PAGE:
Visiting the gallery
Daily 10.00–17.30 (20.30 on Fridays)
Free daily eye-opener tour
11.30 in gallery, 30–40 minute tour
The Nereid Monument takes its name from the Nereids, the most likely identity of the statues placed between the columns of this monumental tomb.
The Nereids were sea nymphs in Greek mythology, who helped sailors on their voyages when they faced fierce storms.
The monument was probably built for Erbinna (known as Arbinas in Greek), ruler of Lycian Xanthos in modern-day south-west Turkey. Although he wasn't Greek, Erbinna chose to be buried in a tomb that mostly resembled a Greek temple of the Ionic order, but here placed on a high podium following the local tradition for burials of important individuals.
The monument is influenced by the Ionic temples of the Acropolis of Athens. Its lavish decorative sculpture, which can be seen reconstructed and displayed around the walls of Room 17, is a mixture of Greek and Lycian style and iconography.
This gallery contains the Nereid Monument, the largest and finest of the Lycian tombs from Xanthos, south-west Turkey.
Although influenced by Greek and Persian styles, the people of the mountainous land of ancient Lykia had a unique style of funerary architecture.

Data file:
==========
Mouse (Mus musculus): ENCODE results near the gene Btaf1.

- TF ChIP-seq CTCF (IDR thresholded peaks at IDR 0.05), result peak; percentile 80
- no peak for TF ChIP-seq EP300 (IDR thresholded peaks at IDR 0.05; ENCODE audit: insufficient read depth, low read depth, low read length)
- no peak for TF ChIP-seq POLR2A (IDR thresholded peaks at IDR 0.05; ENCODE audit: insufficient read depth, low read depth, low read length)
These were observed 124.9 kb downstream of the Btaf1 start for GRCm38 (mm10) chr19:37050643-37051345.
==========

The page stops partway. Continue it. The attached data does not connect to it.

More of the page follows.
It's believed that the Nereid Monument was built for Arbinas, a Xanthian ruler, and his family. He's mentioned elsewhere as the builder of the Temple of Leto, mother of the twin gods Apollo and Artemis, close to the city of Xanthos and other monuments on the acropolis in the city itself.
Arbinas' exploits are likened to those of a number of Greek heroes, and the themes represented on both the larger and smaller podium friezes, show sieges and battles that are either legendary or biographical and historical.
It's believed that Arbinas, the Xanthian ruler, died around 380 BC.
British archaeologist Charles Fellow explored the region of ancient Lykia between 1838 and 1844 and brought many antiquities back to England with the full permission of the Ottoman Turkish authorities.